About 6 or 7 years ago, I was at a Dredg concert in Cleveland, OH. Before playing one of my favorite songs, they announced that they were bringing up a guest musician that they met on the street earlier that day. Out of the shadows of the stage, came a lanky, yet smooth and stylish man carrying a sax. The intro started up and he improved with the band as if they had rehearsed it a thousand times before. It was the most memorable moment of the concert. There was something very special about this guy. I could just feel it.
If you would have told me that in 6 or 7 years that I would be the cinematographer of a documentary about Maurice Reedus Jr’s life, the one and only “Saxman of Cleveland”, I would have thought that you were one of those crazy sages or mages that go around saying crazy things. No…really. Turns out that he is pretty special and we’re about to embark on a journey of telling his story.
Another amazing aspect from a technical side is that we have the honor to be some of the first people to shoot on the Canon C300!! This could not have been possible without some wonderful people including Scott Handel at Ohio HD Video (www.ohiohdvideo.com) and Mick Edmundson at Canon U.S.A. Anyone who knows about the camera knows that there aren’t many available on the market at the moment. This is very special and we’re are extremely grateful for the opportunity to tell this story on the C300. Mick has requested that we review the camera and I will be providing lots of details both during and after our first bout of shooting. I got an extensive look into the C300’s abilities during a recent workshop hosted by Andy Shipsides from Abel Cinetech. Although the camera is brand new, I definitely think that it’s the right tool for the job. In fact, I’m going to venture to say that it has strong potential to be one of the best options for documentaries of all kinds.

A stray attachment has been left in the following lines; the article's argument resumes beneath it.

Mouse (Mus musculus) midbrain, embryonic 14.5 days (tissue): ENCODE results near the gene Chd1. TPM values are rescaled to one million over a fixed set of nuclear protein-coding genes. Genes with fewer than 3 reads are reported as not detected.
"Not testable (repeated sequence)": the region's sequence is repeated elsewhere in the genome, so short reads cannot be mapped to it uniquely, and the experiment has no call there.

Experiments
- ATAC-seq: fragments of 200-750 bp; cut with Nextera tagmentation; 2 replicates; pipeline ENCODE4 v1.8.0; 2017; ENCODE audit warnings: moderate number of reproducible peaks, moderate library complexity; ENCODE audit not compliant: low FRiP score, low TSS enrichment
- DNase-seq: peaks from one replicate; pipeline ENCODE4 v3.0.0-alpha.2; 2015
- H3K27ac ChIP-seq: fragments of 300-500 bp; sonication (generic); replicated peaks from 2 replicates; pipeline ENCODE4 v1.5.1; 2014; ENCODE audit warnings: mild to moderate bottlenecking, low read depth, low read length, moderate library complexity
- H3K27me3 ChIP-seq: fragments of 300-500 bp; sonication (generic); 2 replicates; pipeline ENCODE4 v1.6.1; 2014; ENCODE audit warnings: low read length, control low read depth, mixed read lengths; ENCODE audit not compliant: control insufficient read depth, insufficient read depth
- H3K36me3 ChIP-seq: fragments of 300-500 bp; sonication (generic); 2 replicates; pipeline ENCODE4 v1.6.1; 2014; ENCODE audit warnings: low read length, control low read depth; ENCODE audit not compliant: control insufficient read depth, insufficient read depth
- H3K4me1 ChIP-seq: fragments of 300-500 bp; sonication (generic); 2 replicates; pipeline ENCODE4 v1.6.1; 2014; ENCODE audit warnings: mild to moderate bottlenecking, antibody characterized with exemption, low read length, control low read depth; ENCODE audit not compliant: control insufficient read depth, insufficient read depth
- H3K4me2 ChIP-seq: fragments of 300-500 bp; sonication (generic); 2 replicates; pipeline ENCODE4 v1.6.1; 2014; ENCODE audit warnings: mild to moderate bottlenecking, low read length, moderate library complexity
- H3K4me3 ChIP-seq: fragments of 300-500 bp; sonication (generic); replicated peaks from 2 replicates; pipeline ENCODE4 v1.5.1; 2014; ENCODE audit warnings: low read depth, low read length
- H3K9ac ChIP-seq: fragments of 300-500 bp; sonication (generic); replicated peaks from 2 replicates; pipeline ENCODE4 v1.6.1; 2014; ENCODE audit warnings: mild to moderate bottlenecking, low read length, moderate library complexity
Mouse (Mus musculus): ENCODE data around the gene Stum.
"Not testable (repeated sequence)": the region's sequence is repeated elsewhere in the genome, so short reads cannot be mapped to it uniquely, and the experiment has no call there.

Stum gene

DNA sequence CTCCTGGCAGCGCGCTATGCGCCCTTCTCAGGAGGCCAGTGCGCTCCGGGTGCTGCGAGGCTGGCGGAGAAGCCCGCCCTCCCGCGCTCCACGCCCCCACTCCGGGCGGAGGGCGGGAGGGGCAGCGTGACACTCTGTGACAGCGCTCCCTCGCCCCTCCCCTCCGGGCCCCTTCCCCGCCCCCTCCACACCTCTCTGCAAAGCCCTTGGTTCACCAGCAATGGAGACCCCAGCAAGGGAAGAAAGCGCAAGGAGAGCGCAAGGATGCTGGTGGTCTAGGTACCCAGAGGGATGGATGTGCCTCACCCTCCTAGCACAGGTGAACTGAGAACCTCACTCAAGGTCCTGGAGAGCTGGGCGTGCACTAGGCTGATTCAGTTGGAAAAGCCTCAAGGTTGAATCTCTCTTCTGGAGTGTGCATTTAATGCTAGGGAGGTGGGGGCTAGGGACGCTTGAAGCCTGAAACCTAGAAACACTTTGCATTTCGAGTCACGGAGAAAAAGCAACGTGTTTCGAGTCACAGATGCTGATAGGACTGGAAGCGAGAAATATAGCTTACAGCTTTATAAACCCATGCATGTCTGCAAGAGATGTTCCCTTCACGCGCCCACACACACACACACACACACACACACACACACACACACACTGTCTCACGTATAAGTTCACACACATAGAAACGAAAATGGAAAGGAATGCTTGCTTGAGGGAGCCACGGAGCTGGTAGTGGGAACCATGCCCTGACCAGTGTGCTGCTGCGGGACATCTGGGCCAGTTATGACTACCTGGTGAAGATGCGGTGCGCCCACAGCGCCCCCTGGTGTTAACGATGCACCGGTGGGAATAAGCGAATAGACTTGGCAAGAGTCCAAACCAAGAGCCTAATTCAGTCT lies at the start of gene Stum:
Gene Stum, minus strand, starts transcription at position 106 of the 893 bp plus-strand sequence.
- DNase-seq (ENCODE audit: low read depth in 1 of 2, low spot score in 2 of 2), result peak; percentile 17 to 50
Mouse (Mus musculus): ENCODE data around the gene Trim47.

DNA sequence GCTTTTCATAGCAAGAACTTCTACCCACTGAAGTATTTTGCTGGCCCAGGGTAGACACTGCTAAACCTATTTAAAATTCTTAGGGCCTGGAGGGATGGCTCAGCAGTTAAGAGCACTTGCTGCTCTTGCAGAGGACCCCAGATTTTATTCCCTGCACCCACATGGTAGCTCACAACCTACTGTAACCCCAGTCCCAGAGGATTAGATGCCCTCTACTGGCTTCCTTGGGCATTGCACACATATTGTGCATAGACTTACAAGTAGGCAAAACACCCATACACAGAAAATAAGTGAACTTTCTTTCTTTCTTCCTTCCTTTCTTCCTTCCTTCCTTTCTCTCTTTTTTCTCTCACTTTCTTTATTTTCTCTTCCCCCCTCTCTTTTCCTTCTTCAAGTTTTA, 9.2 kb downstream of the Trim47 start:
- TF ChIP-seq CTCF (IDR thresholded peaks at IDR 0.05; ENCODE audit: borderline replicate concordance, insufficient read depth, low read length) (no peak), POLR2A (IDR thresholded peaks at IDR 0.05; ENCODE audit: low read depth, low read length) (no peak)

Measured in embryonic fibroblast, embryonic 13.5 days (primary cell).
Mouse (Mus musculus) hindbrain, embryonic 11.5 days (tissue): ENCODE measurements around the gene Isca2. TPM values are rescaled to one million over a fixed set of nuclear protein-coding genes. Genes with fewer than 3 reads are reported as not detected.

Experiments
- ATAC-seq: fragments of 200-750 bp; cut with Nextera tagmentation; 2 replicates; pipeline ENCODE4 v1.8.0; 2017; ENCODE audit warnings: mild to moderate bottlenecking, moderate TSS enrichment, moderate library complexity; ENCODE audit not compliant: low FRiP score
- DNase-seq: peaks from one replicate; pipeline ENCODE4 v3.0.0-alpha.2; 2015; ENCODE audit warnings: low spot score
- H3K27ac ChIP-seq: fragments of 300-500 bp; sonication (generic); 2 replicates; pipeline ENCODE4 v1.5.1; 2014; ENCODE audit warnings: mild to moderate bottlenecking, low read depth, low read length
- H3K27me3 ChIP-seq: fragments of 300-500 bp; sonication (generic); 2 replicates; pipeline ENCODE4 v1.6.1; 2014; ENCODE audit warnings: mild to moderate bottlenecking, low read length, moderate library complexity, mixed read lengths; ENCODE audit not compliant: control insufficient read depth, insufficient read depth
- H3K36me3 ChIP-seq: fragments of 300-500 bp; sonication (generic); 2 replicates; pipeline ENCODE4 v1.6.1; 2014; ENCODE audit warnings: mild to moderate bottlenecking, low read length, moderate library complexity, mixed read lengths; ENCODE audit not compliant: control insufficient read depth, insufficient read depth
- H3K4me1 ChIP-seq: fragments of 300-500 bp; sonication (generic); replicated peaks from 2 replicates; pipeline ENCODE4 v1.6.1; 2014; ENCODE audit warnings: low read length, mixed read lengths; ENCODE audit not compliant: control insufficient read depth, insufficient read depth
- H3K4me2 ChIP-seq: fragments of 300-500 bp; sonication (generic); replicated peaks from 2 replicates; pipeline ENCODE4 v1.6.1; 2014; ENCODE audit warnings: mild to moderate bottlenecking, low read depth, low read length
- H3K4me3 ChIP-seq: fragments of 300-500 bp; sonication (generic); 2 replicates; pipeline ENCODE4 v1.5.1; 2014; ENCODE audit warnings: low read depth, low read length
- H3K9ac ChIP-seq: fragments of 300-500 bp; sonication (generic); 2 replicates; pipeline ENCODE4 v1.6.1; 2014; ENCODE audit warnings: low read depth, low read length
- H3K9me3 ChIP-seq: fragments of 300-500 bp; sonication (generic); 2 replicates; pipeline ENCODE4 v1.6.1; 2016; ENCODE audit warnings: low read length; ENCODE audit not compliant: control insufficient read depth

Obviously, there’s much more to share but it’s late and our first stint of principle photography starts tomorrow morning in Cleveland, OH. I’ll be posting about both the Canon C300 and the shoot itself. This documentary is going to be shot over the span of one year…winter of 2012 to winter of 2013.
See you soon and thanks for reading!
The Real Bold Badmen will be screening at this year’s 35th Cleveland International Film Festival. Words provide no justice to the journey that Joe Siebert, Derek Urey and I have been on since it’s inception back in the summer of 2009. In fact, we were recently talking about all the events that occurred in such a small window of time. October 2009…Cowboy Len…feisty and giving his own direction to the director Joe Siebert, sat next to an 8mm film projector with Bold Badmen playing behind him and shared his story about he and his brothers making amateur western films back in the 1940’s in Canton, Ohio. We were encouraged to see a 78 year old man sit there and speak of his films as though they were dreams that persevered through all these years . He even showed us lasso tricks and did some gun slinging with his older brother Ky in an alley behind the house!